Dawn. A wintry light. Lukewarm consolation. I know what is going on outside even though I can’t see it, hear it, smell it. Merchants, corpulent and sly, are running up the gates of their shops, not giving a shit about who above them they wake with their terrible clatter or raised voices. The first customers enter past windows of cheeses cradled in nests of honeyed-colored packing straw, warm bread neatly stacked, pâtés and jellied meats, glistening with fat, never melting or spoiling behind the spotless glass. But here I am being sentimental about shit that used to really bug me. Always found Paris stifling. A city in aspic.
Have I slept? I don’t think so. I . . . hovered. Morphine sure isn’t all that it’s cracked up to be. Shouldn’t it be erasing the dull dread of expected pain and the claustrophobia of lying in the same position day after day? Maybe I need more. When I get out of here, I swear, I will never lie on my back again. Not even when . . . No; don’t even think about that.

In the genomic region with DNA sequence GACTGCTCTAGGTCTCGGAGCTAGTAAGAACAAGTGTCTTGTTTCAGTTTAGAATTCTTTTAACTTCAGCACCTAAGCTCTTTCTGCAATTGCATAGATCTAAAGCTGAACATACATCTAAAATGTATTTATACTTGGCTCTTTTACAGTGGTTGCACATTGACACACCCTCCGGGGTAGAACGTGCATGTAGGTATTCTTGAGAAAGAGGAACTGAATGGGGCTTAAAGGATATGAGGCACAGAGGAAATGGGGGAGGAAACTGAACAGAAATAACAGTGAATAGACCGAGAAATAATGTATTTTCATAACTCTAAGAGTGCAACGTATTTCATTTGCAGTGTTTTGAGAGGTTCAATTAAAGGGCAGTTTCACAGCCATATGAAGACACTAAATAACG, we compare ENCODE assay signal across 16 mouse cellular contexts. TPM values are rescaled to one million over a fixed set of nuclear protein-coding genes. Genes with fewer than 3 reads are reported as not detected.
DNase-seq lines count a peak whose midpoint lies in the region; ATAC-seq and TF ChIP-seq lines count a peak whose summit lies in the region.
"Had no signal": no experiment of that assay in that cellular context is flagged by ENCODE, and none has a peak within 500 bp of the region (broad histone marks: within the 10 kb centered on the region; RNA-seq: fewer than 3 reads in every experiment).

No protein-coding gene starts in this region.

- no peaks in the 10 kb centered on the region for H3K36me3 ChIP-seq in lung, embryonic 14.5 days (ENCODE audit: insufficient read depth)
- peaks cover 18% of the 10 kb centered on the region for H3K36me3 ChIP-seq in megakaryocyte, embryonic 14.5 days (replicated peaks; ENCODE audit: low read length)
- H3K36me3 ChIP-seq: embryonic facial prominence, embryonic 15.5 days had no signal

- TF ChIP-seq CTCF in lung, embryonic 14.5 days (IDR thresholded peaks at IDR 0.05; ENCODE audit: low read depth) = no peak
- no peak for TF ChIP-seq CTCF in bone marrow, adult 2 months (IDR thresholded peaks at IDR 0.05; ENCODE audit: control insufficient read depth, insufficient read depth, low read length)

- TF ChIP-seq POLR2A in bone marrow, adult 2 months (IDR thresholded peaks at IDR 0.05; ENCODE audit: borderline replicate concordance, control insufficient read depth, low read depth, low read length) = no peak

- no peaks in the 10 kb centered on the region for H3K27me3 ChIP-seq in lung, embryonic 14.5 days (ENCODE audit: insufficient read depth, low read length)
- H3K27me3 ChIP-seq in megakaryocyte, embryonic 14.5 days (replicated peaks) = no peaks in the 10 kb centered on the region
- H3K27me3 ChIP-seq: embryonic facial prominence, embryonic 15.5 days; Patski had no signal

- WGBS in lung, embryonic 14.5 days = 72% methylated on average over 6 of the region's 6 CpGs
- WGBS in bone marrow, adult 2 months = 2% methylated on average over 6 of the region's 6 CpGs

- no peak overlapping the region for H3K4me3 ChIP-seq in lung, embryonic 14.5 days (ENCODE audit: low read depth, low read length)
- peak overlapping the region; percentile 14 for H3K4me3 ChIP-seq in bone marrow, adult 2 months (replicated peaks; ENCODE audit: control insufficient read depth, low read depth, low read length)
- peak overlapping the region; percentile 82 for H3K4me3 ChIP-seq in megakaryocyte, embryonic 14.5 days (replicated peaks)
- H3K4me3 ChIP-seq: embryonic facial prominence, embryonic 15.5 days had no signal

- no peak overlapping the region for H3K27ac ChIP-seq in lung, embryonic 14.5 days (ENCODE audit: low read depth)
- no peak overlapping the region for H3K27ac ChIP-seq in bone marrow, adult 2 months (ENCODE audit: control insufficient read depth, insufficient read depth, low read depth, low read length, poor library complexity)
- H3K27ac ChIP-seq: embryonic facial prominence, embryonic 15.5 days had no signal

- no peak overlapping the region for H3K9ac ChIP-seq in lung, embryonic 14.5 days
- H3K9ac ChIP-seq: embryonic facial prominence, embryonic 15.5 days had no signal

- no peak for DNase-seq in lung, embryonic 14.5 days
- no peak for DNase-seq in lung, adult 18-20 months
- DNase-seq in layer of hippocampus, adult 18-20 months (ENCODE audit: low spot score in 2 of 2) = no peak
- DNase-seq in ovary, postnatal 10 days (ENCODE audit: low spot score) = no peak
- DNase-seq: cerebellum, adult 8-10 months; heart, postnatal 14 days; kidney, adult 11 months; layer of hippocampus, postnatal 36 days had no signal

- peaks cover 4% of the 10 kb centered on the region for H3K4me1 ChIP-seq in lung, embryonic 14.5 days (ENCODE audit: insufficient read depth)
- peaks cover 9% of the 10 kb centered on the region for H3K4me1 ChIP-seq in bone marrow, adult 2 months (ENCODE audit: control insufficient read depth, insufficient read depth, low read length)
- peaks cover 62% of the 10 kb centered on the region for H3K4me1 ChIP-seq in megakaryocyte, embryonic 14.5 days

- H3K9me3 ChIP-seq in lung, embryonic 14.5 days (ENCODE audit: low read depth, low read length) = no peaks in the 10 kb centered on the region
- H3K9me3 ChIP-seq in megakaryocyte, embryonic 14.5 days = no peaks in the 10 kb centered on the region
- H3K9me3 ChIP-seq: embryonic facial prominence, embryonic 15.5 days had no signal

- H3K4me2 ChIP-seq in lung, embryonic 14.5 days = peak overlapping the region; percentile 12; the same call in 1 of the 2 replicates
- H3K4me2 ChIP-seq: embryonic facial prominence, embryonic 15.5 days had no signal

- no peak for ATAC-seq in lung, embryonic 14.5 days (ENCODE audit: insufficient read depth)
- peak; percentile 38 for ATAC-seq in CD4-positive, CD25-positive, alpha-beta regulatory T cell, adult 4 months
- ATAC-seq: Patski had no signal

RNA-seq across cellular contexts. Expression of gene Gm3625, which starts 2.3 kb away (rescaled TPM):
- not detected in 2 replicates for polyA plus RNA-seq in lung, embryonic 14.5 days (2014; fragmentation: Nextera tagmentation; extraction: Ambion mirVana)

Why would I want to sleep anyway? Horrible, fast, flashing dreams. Running, jumping, tripping dreams. And that Frankensteinian jolt of life which seizes my leg and makes my harness sway and clatter, perfuming the room, like an altar boy’s censer, with the scent of disinfectant, metal, and flesh.
I am not healing. The swelling has not gone down. The bruising has not come up. My bandages are still soaked. I am starting to hate the look of reserved disgust on nurse Marcel’s face, as if my poor leg were no better than a rotten joint of meat. I wish he’d pay attention to what’s good. Look at my toenails. They’re beautiful. Bright red. The night nurse did a nice job. I’d like her to do it again, but that would ruin the experiment, cover any evidence that they are, in fact, growing.